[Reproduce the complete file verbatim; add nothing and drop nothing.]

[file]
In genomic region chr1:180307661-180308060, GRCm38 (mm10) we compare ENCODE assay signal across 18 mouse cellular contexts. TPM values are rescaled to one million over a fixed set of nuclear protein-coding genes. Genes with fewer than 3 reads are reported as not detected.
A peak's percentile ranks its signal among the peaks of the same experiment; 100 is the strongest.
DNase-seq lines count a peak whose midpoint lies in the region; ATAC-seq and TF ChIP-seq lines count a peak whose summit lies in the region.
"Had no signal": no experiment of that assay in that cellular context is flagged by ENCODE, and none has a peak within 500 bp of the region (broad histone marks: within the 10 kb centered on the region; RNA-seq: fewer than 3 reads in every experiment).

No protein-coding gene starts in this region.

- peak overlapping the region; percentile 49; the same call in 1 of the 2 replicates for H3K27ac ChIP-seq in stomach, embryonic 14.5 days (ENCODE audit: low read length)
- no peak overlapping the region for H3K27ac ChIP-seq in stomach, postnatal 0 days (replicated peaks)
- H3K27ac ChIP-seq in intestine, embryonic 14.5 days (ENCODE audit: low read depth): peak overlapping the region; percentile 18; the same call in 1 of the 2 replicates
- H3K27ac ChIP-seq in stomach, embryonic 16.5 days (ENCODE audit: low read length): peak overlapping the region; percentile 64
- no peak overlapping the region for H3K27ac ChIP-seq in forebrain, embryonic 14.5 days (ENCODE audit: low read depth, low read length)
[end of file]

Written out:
In genomic region chr1:180307661-180308060, GRCm38 (mm10) we compare ENCODE assay signal across 18 mouse cellular contexts. TPM values are rescaled to one million over a fixed set of nuclear protein-coding genes. Genes with fewer than 3 reads are reported as not detected.
A peak's percentile ranks its signal among the peaks of the same experiment; 100 is the strongest.
DNase-seq lines count a peak whose midpoint lies in the region; ATAC-seq and TF ChIP-seq lines count a peak whose summit lies in the region.
"Had no signal": no experiment of that assay in that cellular context is flagged by ENCODE, and none has a peak within 500 bp of the region (broad histone marks: within the 10 kb centered on the region; RNA-seq: fewer than 3 reads in every experiment).

No protein-coding gene starts in this region.

- peak overlapping the region; percentile 49; the same call in 1 of the 2 replicates for H3K27ac ChIP-seq in stomach, embryonic 14.5 days (ENCODE audit: low read length)
- no peak overlapping the region for H3K27ac ChIP-seq in stomach, postnatal 0 days (replicated peaks)
- H3K27ac ChIP-seq in intestine, embryonic 14.5 days (ENCODE audit: low read depth): peak overlapping the region; percentile 18; the same call in 1 of the 2 replicates
- H3K27ac ChIP-seq in stomach, embryonic 16.5 days (ENCODE audit: low read length): peak overlapping the region; percentile 64
- no peak overlapping the region for H3K27ac ChIP-seq in forebrain, embryonic 14.5 days (ENCODE audit: low read depth, low read length)